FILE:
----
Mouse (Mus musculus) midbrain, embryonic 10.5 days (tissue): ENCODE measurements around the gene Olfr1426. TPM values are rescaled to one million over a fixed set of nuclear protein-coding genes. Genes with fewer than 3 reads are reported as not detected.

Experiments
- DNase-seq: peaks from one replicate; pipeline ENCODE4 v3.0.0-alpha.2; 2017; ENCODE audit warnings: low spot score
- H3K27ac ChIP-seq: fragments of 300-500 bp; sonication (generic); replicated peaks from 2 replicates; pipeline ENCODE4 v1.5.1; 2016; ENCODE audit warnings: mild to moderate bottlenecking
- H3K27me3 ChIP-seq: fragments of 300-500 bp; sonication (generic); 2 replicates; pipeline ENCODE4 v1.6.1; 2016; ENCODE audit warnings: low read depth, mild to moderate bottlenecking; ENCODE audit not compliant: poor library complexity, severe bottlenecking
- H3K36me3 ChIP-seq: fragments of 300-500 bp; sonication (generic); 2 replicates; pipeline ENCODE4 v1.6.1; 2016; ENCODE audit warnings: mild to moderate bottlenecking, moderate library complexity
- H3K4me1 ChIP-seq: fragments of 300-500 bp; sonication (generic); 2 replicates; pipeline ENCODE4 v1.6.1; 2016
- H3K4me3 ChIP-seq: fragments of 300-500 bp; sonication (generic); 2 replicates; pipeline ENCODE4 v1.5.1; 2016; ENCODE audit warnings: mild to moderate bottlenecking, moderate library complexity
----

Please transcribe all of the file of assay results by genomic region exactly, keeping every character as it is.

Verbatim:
Mouse (Mus musculus) midbrain, embryonic 10.5 days (tissue): ENCODE measurements around the gene Olfr1426. TPM values are rescaled to one million over a fixed set of nuclear protein-coding genes. Genes with fewer than 3 reads are reported as not detected.

Experiments
- DNase-seq: peaks from one replicate; pipeline ENCODE4 v3.0.0-alpha.2; 2017; ENCODE audit warnings: low spot score
- H3K27ac ChIP-seq: fragments of 300-500 bp; sonication (generic); replicated peaks from 2 replicates; pipeline ENCODE4 v1.5.1; 2016; ENCODE audit warnings: mild to moderate bottlenecking
- H3K27me3 ChIP-seq: fragments of 300-500 bp; sonication (generic); 2 replicates; pipeline ENCODE4 v1.6.1; 2016; ENCODE audit warnings: low read depth, mild to moderate bottlenecking; ENCODE audit not compliant: poor library complexity, severe bottlenecking
- H3K36me3 ChIP-seq: fragments of 300-500 bp; sonication (generic); 2 replicates; pipeline ENCODE4 v1.6.1; 2016; ENCODE audit warnings: mild to moderate bottlenecking, moderate library complexity
- H3K4me1 ChIP-seq: fragments of 300-500 bp; sonication (generic); 2 replicates; pipeline ENCODE4 v1.6.1; 2016
- H3K4me3 ChIP-seq: fragments of 300-500 bp; sonication (generic); 2 replicates; pipeline ENCODE4 v1.5.1; 2016; ENCODE audit warnings: mild to moderate bottlenecking, moderate library complexity